Flax seed has gotten a reputation in the health food circles, but is it safe for baby? As parents, we want to ensure our child is getting the best foods to support healthy growth and development. One food that parents often wonder about is flax. Though some of us have heard of it, others may not have. So what exactly is it, and can you give it to your baby?
Flax is considered a flowering perennial, and we consume the seeds of the flax plant. Flax is known to bloom from May through September. While it is typically grown in Canada, it can also be found in the northern Midwest areas of the United States.
Flax seed is considered healthy and is a great source of nutrients, healthy oils and fiber that are necessary for your baby’s growth and development. Flax is comprised of three essential components that make it healthy. These three essential components include omega-3 oils, lignans and fiber. Flax seed contains vitamin B1, vitamin B2, vitamin C, vitamin E, carotene, iron, zinc, potassium, magnesium, phosphorus and calcium.
Can I Give My Baby Flax Seed? Answer: At 7 to 8 Months
Omega-3s are known to relieve pain and inflammation, provide better brain function and higher intelligence, provide a higher sense of self-esteem, create a lower incidence of childhood disorders, have a positive effect on heart disease, protect against heart attack and stroke and reduce menstrual pain.
Adding flax into your baby’s diet is perfectly safe between seven and eight months of age. Usually, you would begin giving flax to your baby in the form of flax meal or flax oil. Giving your child flax seed should be avoided until nine to twelve months of age, as the seeds are very small. Also, flax seed may not digest correctly, do don’t be alarmed if you notice flax seed in your baby’s diaper.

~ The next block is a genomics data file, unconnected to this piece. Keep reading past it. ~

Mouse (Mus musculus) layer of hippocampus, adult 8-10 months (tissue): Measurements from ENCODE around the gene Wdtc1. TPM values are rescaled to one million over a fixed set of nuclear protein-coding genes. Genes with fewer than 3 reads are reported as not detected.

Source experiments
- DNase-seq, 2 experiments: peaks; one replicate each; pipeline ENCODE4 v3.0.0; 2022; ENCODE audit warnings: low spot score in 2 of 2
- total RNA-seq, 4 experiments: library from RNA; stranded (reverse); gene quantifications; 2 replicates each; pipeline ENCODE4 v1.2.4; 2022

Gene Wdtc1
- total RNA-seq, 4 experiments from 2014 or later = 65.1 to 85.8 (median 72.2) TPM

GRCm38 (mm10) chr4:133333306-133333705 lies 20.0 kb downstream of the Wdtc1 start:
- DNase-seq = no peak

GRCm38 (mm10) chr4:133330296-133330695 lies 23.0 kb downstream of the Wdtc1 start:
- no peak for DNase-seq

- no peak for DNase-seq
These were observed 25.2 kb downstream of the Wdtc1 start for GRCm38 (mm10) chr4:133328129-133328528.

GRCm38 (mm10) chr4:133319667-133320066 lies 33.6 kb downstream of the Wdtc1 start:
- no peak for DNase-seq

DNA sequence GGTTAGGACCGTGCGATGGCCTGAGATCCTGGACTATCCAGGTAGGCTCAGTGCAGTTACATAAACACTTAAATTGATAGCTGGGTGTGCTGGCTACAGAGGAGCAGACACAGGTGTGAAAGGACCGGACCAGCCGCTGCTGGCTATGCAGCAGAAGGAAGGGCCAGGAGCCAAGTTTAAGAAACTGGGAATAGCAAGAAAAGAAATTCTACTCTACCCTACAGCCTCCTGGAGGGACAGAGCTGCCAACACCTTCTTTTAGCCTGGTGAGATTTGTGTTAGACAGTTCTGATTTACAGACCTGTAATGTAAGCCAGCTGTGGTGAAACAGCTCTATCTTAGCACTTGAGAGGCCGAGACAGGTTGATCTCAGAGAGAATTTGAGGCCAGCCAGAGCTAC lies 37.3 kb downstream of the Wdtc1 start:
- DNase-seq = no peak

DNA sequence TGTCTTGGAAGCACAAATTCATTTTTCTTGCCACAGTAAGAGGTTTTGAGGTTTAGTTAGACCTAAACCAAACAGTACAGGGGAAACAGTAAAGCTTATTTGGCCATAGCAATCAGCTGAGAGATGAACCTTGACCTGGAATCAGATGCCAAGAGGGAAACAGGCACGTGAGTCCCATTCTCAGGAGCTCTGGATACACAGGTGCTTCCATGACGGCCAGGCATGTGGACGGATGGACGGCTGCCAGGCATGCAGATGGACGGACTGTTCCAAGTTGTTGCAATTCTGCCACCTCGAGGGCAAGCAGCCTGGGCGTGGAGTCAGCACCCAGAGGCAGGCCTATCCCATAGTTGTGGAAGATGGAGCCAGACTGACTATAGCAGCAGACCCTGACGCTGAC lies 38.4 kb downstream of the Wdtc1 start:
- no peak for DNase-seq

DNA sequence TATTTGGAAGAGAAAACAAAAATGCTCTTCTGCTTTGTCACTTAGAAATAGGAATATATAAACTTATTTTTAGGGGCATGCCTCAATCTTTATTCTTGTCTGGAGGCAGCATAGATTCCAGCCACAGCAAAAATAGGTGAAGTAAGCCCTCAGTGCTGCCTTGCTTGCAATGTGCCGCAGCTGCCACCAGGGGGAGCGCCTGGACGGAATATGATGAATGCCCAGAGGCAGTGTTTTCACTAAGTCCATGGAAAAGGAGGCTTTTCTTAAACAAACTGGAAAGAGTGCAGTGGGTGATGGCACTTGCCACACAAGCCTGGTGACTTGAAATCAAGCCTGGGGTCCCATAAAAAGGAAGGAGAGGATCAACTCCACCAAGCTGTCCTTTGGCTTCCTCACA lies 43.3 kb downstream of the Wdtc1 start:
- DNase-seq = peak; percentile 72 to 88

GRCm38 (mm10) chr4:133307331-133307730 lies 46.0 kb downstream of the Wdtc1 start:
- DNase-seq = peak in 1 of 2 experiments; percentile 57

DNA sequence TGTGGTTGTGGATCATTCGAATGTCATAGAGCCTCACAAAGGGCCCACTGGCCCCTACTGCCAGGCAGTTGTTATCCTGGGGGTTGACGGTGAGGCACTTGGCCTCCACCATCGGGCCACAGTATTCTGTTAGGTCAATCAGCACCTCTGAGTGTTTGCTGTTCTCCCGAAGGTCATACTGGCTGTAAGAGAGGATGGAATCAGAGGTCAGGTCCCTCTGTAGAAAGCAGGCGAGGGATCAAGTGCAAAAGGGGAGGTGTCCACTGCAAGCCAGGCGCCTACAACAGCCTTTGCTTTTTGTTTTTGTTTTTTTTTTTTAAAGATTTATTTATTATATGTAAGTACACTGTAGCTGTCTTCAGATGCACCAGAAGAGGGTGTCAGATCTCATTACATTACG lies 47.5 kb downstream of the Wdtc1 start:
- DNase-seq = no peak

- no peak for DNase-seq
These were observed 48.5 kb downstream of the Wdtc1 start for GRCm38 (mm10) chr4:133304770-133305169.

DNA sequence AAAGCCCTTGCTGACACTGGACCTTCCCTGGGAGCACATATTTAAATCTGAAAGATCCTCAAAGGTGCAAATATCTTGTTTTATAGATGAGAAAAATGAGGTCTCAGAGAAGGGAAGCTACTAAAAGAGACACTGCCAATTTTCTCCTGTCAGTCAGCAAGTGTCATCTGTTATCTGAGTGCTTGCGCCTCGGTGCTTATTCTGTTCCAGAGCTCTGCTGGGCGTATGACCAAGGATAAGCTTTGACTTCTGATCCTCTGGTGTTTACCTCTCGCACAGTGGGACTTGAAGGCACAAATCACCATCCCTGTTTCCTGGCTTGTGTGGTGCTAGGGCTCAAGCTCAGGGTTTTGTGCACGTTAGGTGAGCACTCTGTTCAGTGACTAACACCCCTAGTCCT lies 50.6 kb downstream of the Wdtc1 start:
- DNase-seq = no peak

While it is safe, your child should not consume more than three teaspoons of flax per day. While overconsuming flax does not have any very harmful side effects, it is considered to be a natural laxative, so you should keep the dosage very low to reduce the risk of diarrhea.
Like with any food, flax should be introduced to your baby at the right time. After the initial introduction, watch for signs of a food allergy. It is recommended to wait at least three days before introducing another “new” food to your child. Typical signs of an allergic reaction can include swelling, cramping, rash, diarrhea or vomiting. Milder symptoms should result in a phone call to your child’s doctor right away. If your baby seems to be having trouble breathing, or is showing any symptoms that are more sever in nature, call 911 immediately.
As They Get Older
Once your baby is one or two years old, you can increase the amount of flax given. You should consult with your child’s doctor to find out the correct and safe dosage. Keep in mind that you cannot substitute flax oil for other cooking oils. When heated, flax oil will burn.
Flax is very delicate and needs to be stored a specific way to ensure it remains in tact. Flax goes bad rather quickly, and consuming bad flax can be unhealthy. To stay fresh longer, flax oil and ground flax should be stored in the refrigerator. Flax seed does not go bad as quickly as oil and ground flax, and when sealed, these seeds can typically last up to two years in a dry place.
Whole flax seeds are regularly added to baked goods and cereals. Since seeds have a hard time breaking down in the digestive tract, the seeds may not release all of its good and healthy nutrients.
You can add ground flax, flax meal or flax oil to your baby’s food in numerous ways. You can add it to their cereals, sprinkle it in yogurt or on fruit purees, add it to baked goods, or add it to meats, such as chicken. You can find many flax seed recipes in baby-friendly cookbooks or on the Internet.
Remember, flax is perfectly safe to give your baby around seven months of age. It is rich in omega-3s and fiber and is easy to add to your baby’s meals. Flax can go bad very quickly, so it is important you know how to store it properly.
If you have any questions about feeding flax to your baby, it is best to consult your child’s physician. He or she will be able to discuss your concerns more thoroughly.